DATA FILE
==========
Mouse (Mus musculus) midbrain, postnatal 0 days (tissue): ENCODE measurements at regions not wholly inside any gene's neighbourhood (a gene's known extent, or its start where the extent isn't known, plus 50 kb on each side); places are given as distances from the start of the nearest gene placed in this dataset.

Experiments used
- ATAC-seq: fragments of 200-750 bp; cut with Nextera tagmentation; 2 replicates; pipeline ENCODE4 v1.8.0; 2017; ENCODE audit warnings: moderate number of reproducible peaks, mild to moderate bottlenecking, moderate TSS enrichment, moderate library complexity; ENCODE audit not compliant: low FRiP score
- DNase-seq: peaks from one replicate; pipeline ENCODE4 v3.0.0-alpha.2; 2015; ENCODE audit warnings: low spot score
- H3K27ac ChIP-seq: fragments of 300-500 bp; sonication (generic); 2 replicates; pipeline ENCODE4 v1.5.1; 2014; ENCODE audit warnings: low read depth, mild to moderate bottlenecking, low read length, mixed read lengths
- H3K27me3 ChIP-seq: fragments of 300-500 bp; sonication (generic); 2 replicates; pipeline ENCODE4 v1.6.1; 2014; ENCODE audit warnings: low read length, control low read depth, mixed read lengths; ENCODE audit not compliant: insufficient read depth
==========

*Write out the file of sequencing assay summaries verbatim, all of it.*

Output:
Mouse (Mus musculus) midbrain, postnatal 0 days (tissue): ENCODE measurements at regions not wholly inside any gene's neighbourhood (a gene's known extent, or its start where the extent isn't known, plus 50 kb on each side); places are given as distances from the start of the nearest gene placed in this dataset.

Experiments used
- ATAC-seq: fragments of 200-750 bp; cut with Nextera tagmentation; 2 replicates; pipeline ENCODE4 v1.8.0; 2017; ENCODE audit warnings: moderate number of reproducible peaks, mild to moderate bottlenecking, moderate TSS enrichment, moderate library complexity; ENCODE audit not compliant: low FRiP score
- DNase-seq: peaks from one replicate; pipeline ENCODE4 v3.0.0-alpha.2; 2015; ENCODE audit warnings: low spot score
- H3K27ac ChIP-seq: fragments of 300-500 bp; sonication (generic); 2 replicates; pipeline ENCODE4 v1.5.1; 2014; ENCODE audit warnings: low read depth, mild to moderate bottlenecking, low read length, mixed read lengths
- H3K27me3 ChIP-seq: fragments of 300-500 bp; sonication (generic); 2 replicates; pipeline ENCODE4 v1.6.1; 2014; ENCODE audit warnings: low read length, control low read depth, mixed read lengths; ENCODE audit not compliant: insufficient read depth